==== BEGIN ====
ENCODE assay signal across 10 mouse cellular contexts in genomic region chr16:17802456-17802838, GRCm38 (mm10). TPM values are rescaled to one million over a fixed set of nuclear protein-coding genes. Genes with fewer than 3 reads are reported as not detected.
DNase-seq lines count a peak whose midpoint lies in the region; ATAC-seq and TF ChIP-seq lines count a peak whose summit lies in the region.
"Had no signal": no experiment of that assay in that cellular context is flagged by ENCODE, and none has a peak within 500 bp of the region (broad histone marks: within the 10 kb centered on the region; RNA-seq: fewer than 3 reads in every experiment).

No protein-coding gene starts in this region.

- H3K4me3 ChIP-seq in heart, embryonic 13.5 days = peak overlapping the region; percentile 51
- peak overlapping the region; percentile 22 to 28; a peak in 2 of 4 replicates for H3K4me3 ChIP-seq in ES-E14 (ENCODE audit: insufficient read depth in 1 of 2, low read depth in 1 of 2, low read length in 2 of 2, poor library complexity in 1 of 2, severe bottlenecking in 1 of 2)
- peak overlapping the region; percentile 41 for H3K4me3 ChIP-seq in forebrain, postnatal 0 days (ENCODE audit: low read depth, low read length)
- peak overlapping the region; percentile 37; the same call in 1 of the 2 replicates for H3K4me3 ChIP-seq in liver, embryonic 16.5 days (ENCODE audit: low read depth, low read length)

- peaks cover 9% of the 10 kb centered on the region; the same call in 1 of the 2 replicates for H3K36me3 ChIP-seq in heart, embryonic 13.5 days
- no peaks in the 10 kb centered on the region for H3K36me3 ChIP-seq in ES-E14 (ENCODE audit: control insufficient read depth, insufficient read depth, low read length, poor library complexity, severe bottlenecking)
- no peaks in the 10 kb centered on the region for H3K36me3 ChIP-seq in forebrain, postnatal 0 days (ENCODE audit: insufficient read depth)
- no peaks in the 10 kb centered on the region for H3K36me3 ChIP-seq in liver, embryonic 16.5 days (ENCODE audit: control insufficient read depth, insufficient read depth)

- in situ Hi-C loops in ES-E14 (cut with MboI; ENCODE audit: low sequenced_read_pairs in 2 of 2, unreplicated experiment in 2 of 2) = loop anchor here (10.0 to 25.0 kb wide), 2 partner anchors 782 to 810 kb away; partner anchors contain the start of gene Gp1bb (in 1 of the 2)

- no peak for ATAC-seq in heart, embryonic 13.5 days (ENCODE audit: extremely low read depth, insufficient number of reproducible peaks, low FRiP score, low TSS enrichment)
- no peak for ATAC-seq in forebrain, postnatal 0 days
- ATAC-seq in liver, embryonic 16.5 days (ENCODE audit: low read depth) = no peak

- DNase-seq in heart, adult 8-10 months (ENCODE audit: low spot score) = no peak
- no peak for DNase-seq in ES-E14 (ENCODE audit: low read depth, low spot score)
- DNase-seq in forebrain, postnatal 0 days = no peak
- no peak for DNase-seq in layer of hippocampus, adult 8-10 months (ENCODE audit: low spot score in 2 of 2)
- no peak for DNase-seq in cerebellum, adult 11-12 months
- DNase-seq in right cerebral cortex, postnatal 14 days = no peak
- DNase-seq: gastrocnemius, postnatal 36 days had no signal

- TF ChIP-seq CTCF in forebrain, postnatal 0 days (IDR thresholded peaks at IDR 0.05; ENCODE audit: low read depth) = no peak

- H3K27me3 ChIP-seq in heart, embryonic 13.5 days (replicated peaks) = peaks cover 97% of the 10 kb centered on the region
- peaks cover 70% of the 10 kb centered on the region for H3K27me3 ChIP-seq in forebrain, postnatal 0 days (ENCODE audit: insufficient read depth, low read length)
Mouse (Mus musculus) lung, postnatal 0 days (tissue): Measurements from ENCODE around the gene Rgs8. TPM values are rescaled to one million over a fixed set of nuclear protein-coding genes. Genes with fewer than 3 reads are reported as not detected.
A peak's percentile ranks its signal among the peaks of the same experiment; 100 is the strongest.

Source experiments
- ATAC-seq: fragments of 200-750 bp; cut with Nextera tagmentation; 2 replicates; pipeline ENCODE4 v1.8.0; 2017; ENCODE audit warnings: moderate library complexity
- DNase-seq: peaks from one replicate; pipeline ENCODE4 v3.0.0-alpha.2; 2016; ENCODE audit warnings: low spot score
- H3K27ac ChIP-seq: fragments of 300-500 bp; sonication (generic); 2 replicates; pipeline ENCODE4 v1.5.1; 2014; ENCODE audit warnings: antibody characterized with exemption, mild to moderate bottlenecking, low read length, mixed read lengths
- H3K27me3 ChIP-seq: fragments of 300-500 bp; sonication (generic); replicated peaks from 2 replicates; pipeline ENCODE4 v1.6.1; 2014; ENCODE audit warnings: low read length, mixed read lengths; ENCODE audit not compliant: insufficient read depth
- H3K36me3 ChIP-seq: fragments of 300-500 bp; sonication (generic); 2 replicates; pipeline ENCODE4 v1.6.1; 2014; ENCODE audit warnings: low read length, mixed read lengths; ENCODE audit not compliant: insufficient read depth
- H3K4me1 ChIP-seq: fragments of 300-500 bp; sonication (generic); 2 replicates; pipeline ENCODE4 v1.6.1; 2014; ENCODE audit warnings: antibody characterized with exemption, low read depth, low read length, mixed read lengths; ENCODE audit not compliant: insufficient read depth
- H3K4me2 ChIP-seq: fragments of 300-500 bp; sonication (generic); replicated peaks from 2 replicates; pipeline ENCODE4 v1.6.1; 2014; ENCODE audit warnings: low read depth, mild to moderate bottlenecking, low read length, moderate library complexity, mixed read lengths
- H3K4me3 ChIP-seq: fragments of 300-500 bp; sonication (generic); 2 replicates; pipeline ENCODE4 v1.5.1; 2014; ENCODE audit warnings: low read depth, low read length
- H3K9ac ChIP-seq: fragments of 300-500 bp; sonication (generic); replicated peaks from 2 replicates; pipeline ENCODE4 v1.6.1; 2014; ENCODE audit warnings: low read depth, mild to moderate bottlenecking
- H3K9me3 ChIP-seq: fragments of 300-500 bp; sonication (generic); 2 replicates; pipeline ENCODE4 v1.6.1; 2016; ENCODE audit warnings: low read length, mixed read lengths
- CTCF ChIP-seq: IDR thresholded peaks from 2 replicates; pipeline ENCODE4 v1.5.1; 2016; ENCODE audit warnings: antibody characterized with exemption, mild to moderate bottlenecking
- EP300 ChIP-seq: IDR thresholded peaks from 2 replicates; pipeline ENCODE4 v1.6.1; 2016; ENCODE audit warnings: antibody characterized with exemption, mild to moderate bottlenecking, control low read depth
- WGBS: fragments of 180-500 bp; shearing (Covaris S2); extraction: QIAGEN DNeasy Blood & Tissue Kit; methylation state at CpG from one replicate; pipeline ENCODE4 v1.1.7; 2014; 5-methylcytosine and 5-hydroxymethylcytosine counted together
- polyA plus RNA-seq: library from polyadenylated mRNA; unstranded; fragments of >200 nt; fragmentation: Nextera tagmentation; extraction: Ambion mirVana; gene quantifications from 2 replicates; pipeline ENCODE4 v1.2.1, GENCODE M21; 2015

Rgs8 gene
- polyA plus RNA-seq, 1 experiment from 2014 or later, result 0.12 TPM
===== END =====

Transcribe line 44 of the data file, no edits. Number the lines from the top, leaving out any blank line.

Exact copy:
Rgs8 gene